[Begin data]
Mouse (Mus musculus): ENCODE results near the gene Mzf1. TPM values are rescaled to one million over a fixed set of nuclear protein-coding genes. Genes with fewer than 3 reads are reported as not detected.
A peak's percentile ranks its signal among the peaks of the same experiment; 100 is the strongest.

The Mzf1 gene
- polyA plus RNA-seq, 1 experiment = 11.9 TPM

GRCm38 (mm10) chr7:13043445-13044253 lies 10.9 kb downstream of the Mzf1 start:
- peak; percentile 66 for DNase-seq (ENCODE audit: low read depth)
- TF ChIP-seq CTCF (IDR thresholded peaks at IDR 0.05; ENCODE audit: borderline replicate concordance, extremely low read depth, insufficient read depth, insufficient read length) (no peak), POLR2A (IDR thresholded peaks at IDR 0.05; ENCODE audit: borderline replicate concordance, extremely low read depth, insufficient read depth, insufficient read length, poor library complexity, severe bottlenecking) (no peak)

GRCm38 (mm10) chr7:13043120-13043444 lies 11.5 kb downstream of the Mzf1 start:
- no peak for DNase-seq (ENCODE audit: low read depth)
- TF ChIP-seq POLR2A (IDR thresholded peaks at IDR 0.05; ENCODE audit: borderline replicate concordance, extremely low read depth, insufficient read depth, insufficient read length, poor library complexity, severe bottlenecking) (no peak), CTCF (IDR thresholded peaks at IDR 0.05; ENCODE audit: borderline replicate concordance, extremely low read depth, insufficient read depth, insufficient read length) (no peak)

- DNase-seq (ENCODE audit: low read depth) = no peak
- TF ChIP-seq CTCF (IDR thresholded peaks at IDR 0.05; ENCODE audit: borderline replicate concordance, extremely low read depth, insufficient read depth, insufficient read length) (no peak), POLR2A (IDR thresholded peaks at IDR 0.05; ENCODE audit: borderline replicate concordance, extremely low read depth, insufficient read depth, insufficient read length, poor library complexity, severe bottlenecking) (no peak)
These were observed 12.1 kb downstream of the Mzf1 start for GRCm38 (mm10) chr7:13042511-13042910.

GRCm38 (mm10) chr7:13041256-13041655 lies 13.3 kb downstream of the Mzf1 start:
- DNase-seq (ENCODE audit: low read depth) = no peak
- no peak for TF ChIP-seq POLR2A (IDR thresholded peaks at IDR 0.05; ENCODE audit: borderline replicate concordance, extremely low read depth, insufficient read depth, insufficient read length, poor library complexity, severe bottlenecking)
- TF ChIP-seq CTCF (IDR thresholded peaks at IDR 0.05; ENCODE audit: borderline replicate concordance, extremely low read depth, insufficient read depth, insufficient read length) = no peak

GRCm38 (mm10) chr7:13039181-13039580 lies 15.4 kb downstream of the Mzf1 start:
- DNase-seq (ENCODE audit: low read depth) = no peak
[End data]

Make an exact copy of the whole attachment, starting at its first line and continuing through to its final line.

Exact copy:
Mouse (Mus musculus): ENCODE results near the gene Mzf1. TPM values are rescaled to one million over a fixed set of nuclear protein-coding genes. Genes with fewer than 3 reads are reported as not detected.
A peak's percentile ranks its signal among the peaks of the same experiment; 100 is the strongest.

The Mzf1 gene
- polyA plus RNA-seq, 1 experiment = 11.9 TPM

GRCm38 (mm10) chr7:13043445-13044253 lies 10.9 kb downstream of the Mzf1 start:
- peak; percentile 66 for DNase-seq (ENCODE audit: low read depth)
- TF ChIP-seq CTCF (IDR thresholded peaks at IDR 0.05; ENCODE audit: borderline replicate concordance, extremely low read depth, insufficient read depth, insufficient read length) (no peak), POLR2A (IDR thresholded peaks at IDR 0.05; ENCODE audit: borderline replicate concordance, extremely low read depth, insufficient read depth, insufficient read length, poor library complexity, severe bottlenecking) (no peak)

GRCm38 (mm10) chr7:13043120-13043444 lies 11.5 kb downstream of the Mzf1 start:
- no peak for DNase-seq (ENCODE audit: low read depth)
- TF ChIP-seq POLR2A (IDR thresholded peaks at IDR 0.05; ENCODE audit: borderline replicate concordance, extremely low read depth, insufficient read depth, insufficient read length, poor library complexity, severe bottlenecking) (no peak), CTCF (IDR thresholded peaks at IDR 0.05; ENCODE audit: borderline replicate concordance, extremely low read depth, insufficient read depth, insufficient read length) (no peak)

- DNase-seq (ENCODE audit: low read depth) = no peak
- TF ChIP-seq CTCF (IDR thresholded peaks at IDR 0.05; ENCODE audit: borderline replicate concordance, extremely low read depth, insufficient read depth, insufficient read length) (no peak), POLR2A (IDR thresholded peaks at IDR 0.05; ENCODE audit: borderline replicate concordance, extremely low read depth, insufficient read depth, insufficient read length, poor library complexity, severe bottlenecking) (no peak)
These were observed 12.1 kb downstream of the Mzf1 start for GRCm38 (mm10) chr7:13042511-13042910.

GRCm38 (mm10) chr7:13041256-13041655 lies 13.3 kb downstream of the Mzf1 start:
- DNase-seq (ENCODE audit: low read depth) = no peak
- no peak for TF ChIP-seq POLR2A (IDR thresholded peaks at IDR 0.05; ENCODE audit: borderline replicate concordance, extremely low read depth, insufficient read depth, insufficient read length, poor library complexity, severe bottlenecking)
- TF ChIP-seq CTCF (IDR thresholded peaks at IDR 0.05; ENCODE audit: borderline replicate concordance, extremely low read depth, insufficient read depth, insufficient read length) = no peak

GRCm38 (mm10) chr7:13039181-13039580 lies 15.4 kb downstream of the Mzf1 start:
- DNase-seq (ENCODE audit: low read depth) = no peak